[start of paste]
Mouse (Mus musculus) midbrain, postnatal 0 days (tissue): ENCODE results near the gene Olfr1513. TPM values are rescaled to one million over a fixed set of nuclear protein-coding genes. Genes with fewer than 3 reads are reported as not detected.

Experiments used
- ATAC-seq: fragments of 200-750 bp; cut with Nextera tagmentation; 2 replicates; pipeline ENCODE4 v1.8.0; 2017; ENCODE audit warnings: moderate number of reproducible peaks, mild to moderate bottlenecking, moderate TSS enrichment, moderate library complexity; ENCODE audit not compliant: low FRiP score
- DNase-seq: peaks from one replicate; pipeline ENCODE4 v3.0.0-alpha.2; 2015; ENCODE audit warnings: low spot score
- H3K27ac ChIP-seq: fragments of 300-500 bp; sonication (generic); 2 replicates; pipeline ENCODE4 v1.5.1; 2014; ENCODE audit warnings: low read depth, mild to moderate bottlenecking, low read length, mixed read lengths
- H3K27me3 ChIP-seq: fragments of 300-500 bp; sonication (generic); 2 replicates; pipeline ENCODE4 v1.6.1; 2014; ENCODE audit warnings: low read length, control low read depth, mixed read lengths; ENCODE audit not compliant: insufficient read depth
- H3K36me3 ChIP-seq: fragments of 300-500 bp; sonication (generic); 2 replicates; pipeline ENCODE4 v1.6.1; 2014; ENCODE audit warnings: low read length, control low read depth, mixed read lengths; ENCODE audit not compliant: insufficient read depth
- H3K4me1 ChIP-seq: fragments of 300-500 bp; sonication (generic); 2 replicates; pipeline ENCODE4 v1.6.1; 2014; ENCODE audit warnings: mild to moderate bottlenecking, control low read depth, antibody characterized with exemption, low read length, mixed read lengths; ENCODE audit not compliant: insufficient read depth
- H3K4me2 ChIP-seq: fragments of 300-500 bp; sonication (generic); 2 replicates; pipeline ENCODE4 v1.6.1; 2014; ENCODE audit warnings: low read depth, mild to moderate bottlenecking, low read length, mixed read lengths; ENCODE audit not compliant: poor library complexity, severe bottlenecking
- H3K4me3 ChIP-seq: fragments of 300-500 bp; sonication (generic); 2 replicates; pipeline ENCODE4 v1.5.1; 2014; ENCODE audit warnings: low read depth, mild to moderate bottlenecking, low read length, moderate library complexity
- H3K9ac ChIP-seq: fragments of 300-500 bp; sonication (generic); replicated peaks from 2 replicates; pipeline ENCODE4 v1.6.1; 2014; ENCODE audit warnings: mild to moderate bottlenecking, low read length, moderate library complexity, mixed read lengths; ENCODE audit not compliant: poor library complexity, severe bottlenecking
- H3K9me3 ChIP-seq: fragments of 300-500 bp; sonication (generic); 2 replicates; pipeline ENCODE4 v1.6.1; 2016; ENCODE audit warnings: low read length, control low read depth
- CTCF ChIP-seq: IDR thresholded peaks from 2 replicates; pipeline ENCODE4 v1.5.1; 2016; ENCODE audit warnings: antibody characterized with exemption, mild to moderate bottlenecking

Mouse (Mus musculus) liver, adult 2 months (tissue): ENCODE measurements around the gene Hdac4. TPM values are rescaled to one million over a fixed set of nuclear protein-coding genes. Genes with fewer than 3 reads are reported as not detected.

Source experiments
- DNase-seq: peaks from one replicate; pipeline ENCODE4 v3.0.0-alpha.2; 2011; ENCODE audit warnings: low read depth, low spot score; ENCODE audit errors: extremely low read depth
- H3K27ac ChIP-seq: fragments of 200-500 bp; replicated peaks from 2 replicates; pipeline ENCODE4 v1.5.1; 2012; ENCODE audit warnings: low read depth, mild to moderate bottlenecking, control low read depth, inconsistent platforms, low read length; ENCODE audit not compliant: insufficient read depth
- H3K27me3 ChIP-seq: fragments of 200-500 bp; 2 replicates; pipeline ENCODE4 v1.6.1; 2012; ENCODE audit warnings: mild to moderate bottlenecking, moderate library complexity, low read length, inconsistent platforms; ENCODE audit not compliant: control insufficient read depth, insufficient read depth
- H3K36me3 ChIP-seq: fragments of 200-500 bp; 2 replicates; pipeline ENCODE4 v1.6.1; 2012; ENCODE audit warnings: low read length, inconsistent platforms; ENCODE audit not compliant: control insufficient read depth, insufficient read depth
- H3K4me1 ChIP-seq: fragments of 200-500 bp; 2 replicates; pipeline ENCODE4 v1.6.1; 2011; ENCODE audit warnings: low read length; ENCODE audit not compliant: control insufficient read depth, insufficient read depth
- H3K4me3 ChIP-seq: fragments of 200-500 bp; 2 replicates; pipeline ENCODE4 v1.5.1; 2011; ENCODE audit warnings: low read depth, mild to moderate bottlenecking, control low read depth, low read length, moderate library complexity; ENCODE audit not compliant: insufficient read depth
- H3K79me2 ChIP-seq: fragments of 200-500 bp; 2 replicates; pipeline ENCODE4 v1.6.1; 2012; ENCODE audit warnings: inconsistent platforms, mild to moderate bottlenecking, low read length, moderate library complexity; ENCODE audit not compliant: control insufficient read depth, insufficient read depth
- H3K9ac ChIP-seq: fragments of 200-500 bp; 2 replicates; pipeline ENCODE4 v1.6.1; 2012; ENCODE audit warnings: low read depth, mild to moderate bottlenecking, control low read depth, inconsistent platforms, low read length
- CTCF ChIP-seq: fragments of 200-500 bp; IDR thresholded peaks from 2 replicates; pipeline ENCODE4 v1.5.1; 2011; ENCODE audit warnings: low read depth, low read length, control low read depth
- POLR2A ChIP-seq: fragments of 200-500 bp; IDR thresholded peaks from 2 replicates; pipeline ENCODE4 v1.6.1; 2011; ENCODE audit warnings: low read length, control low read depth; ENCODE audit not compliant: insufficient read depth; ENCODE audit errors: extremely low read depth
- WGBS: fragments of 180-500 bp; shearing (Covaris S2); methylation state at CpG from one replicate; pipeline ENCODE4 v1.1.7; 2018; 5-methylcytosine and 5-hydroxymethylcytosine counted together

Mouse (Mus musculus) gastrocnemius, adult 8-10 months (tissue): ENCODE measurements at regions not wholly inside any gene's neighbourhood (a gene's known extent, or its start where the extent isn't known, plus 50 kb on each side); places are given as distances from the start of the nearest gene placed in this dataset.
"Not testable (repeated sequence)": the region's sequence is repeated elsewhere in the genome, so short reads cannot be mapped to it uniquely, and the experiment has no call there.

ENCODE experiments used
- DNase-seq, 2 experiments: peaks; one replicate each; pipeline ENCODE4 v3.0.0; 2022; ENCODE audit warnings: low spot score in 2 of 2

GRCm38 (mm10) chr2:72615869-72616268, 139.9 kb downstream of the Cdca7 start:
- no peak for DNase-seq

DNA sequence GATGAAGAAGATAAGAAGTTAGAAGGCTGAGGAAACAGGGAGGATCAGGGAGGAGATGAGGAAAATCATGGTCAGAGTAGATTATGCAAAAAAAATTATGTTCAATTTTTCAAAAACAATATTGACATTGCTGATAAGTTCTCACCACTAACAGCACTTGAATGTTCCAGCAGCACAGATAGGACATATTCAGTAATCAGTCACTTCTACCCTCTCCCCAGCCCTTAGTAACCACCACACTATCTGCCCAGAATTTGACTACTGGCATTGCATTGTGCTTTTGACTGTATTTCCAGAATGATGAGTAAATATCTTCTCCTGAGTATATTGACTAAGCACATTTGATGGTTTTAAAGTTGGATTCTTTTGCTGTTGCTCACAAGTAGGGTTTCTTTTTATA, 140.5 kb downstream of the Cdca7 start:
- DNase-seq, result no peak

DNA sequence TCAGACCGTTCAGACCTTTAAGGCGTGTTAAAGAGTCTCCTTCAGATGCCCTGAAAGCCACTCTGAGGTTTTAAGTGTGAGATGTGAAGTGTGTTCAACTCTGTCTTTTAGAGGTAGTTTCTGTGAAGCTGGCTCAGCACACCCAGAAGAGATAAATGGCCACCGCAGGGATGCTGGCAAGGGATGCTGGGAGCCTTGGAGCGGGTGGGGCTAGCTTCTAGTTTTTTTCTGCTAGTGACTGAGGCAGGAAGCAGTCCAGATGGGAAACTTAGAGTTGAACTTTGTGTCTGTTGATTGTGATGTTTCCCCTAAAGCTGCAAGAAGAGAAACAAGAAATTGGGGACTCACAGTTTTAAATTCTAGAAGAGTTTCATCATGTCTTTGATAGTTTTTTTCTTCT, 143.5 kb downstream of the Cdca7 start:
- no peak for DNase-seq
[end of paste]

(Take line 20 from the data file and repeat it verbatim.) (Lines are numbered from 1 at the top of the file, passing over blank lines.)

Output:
- H3K4me1 ChIP-seq: fragments of 200-500 bp; 2 replicates; pipeline ENCODE4 v1.6.1; 2011; ENCODE audit warnings: low read length; ENCODE audit not compliant: control insufficient read depth, insufficient read depth